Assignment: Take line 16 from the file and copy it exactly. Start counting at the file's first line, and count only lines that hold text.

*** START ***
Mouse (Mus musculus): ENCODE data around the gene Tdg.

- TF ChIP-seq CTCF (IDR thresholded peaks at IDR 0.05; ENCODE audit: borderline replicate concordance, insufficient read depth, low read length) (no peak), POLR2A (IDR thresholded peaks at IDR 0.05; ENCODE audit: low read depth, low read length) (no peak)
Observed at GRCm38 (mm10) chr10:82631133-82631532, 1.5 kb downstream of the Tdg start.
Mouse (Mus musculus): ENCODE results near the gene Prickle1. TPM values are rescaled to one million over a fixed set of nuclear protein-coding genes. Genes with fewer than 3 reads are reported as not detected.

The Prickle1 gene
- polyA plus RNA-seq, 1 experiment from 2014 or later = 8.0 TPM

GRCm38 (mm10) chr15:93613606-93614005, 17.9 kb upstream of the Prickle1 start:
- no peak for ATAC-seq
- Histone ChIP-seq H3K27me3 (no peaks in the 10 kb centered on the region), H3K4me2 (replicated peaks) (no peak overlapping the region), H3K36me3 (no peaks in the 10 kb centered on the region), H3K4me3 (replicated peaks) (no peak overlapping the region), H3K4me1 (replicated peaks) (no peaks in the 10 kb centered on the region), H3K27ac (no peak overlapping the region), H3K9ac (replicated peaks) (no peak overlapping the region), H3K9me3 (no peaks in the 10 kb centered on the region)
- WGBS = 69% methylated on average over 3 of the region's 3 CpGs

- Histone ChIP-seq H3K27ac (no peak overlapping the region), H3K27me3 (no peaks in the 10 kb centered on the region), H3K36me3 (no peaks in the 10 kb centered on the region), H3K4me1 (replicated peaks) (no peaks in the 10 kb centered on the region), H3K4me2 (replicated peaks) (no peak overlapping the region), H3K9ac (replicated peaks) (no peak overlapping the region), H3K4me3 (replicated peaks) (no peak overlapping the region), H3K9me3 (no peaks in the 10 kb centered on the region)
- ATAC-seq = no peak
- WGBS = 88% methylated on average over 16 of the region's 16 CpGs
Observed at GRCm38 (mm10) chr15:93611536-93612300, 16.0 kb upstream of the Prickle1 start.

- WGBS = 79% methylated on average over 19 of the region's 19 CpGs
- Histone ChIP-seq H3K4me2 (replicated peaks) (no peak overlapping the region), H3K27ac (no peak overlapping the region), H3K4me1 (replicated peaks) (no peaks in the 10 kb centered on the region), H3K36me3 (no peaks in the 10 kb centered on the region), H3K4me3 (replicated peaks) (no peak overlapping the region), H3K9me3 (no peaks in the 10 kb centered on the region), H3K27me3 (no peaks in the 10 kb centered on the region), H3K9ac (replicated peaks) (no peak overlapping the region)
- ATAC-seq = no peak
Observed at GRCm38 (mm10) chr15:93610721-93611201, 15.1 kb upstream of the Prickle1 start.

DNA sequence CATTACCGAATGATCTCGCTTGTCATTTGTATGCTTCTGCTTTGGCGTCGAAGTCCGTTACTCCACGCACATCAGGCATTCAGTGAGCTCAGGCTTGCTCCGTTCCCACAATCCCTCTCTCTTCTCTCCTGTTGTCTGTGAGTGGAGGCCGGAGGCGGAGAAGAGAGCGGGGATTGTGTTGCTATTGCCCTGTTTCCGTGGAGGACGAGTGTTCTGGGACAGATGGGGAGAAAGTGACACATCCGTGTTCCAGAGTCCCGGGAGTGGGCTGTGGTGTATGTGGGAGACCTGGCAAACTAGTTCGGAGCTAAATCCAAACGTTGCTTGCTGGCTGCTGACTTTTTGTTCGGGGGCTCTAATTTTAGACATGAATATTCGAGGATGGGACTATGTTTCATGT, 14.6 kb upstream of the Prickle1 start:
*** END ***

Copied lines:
- Histone ChIP-seq H3K4me2 (replicated peaks) (no peak overlapping the region), H3K27ac (no peak overlapping the region), H3K4me1 (replicated peaks) (no peaks in the 10 kb centered on the region), H3K36me3 (no peaks in the 10 kb centered on the region), H3K4me3 (replicated peaks) (no peak overlapping the region), H3K9me3 (no peaks in the 10 kb centered on the region), H3K27me3 (no peaks in the 10 kb centered on the region), H3K9ac (replicated peaks) (no peak overlapping the region)